Luke 2:7 – And [Mary] gave birth to her firstborn, a son. She wrapped him in cloths and placed him in a manger, because there was no room for them in the inn. (NIV)
'Tis the season of peace and joy. It's Christmas! Yet the tranquility keeps getting interrupted by controversies over the tradition. Ban nativity crèches! Ban carols from our schools! Ban Christmas trees from public buildings! And there's been no end of backlashes.
I am baffled: How can a lowly infant of ancient times cause such a political and cultural battlefront? Why is there even a need to dispute over nativity icons in public spaces? In the Scriptures, no Christmas angel announced Jesus' birth in Caesar's courts. Angels didn't even visit the temple or tell the religious authorities about the glad tidings.
Instead, the angels visited some social outcasts — poor shepherds who were banned from the temple because they were too "defiled". Some distant foreigners received the news by a star. They eagerly set out on a long, dangerous journey through the desert to see this special Child. Yet when a nearby ruler, King Herod, heard, he feared that a rival king had been born in his territory. So he declared war on the Christ Child: He set out to annihilate all male infants — just to be sure … so he thought.
Mary's Boy Child was not glad tidings for everyone — especially for those who craved power and dominance.
Consider this: Jesus was born at the height of the Roman Empire. Today, we marvel over Rome's breathtaking symbols of power — their buildings, monuments, and so forth. On the downside, Rome's power and wealth were acquired by massive pillaging and genocide — bullying on the grandest scale. Even still, this supreme empire became the ideal model for power-hungry empires in future eras. Baby Jesus' arrival would not have been glad tidings for such zealous empire builders any more than it was for King Herod.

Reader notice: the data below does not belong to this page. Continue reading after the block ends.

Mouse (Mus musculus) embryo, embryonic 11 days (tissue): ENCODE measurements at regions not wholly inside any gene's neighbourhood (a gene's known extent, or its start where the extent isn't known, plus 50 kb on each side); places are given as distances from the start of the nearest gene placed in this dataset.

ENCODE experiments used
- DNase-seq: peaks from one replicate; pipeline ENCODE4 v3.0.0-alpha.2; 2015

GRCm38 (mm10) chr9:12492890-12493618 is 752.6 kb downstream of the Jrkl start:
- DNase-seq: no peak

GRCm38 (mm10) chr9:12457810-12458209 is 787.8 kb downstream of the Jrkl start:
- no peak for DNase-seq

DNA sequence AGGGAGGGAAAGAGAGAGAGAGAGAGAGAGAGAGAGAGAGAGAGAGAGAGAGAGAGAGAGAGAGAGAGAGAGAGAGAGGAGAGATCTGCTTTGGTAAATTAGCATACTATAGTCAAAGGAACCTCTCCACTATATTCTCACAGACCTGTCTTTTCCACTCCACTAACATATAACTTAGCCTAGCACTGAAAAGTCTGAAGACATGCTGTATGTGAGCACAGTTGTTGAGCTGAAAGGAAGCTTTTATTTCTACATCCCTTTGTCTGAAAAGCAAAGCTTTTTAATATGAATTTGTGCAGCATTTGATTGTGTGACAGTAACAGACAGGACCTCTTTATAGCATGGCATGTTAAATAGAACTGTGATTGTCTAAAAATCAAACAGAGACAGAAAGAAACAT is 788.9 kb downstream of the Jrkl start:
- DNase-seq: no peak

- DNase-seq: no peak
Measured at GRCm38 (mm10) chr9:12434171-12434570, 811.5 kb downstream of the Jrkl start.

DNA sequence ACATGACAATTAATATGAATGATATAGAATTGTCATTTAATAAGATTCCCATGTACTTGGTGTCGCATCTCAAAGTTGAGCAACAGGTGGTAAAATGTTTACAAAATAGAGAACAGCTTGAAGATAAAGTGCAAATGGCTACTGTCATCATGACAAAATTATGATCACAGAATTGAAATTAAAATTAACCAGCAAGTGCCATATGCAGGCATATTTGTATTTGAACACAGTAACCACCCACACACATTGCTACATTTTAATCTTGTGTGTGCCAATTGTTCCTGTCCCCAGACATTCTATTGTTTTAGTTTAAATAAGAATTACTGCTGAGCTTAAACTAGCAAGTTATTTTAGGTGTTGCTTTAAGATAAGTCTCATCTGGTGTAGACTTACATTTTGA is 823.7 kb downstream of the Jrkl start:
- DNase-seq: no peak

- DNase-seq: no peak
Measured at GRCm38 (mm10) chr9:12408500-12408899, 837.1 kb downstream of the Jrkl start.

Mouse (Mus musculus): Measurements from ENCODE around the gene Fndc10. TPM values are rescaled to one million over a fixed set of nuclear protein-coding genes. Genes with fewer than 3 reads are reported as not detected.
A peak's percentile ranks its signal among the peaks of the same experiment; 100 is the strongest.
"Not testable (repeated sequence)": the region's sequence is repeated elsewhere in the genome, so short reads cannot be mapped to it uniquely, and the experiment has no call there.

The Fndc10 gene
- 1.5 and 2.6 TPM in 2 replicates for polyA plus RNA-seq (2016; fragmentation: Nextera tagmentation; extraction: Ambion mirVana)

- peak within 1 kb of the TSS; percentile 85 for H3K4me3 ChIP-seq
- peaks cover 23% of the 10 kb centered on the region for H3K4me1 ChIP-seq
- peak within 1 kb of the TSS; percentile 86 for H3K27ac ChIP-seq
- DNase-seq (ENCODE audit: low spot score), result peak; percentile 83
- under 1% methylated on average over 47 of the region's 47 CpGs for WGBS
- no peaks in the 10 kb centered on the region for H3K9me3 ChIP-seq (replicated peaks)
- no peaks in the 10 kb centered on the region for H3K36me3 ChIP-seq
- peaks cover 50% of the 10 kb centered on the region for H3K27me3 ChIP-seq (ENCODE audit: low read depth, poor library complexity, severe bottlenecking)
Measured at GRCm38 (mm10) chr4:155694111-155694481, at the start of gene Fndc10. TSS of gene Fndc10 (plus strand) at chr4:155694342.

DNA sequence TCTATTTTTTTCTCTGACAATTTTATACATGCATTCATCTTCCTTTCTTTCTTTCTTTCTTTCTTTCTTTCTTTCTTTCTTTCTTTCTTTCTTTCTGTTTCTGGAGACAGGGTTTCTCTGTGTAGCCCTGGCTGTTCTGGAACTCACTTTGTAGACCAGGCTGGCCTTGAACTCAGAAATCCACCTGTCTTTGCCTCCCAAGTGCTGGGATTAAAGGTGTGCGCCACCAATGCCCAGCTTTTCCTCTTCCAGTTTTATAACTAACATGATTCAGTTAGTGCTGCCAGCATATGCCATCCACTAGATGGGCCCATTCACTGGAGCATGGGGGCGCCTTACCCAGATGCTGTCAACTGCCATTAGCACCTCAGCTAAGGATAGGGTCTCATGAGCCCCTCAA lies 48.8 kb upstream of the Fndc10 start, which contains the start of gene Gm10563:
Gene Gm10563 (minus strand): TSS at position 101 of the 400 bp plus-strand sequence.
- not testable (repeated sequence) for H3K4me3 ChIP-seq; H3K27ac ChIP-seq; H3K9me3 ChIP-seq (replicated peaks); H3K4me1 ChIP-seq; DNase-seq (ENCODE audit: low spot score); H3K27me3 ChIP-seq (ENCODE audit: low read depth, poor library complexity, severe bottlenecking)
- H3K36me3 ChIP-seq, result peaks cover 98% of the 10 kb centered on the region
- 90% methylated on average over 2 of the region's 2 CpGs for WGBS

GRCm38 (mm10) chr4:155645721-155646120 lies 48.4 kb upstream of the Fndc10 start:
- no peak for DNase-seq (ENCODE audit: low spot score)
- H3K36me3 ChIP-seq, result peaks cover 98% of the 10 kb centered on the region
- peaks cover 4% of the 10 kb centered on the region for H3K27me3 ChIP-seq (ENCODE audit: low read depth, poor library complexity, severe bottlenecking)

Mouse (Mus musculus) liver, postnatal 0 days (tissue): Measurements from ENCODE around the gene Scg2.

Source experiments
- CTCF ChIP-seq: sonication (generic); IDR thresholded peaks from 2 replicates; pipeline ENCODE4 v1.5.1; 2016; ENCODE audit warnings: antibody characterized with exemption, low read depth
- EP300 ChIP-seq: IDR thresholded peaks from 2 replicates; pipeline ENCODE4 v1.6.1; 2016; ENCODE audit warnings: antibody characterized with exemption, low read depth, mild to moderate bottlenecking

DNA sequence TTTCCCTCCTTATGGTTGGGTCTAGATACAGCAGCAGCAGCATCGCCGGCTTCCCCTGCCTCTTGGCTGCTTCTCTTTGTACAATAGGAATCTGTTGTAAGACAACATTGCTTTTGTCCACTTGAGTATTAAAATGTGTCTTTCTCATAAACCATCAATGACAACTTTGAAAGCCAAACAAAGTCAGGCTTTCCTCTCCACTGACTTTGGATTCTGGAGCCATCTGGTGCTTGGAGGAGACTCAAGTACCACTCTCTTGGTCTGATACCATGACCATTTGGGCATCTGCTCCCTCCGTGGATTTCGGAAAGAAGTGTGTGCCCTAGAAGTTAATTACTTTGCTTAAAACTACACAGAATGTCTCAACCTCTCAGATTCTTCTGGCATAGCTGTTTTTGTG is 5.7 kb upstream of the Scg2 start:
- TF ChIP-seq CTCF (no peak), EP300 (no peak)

Does it not seem strange that any crèche or any Christmas feature appears in centres of power or wealth, or even creaturely comforts? After all, the Child was placed in a manger because there was no room for Him anywhere. And ever since that dark, quiet night, there has been no room for Him in many a heart.
Jesus came to bring peace and joy — not through symbols of either stately power or religious expression. He deployed neither sword nor crèche … but Himself.
As I see it, the real war on Christmas is not over its symbols, but over this Christ child. The real war zone is not in the courts, schools, or marketplaces, but in our own hearts. That is where He is either a threat to our ambitions and pride or a welcoming King of kings.
May the Spirit of the Christ child rule your heart with the comfort of peace and joy!
- O come to my heart, Lord Jesus;
There is room in my heart for Thee.
My heart shall rejoice, Lord Jesus,
When Thou comest and callest for me.
– Emily E. Elliott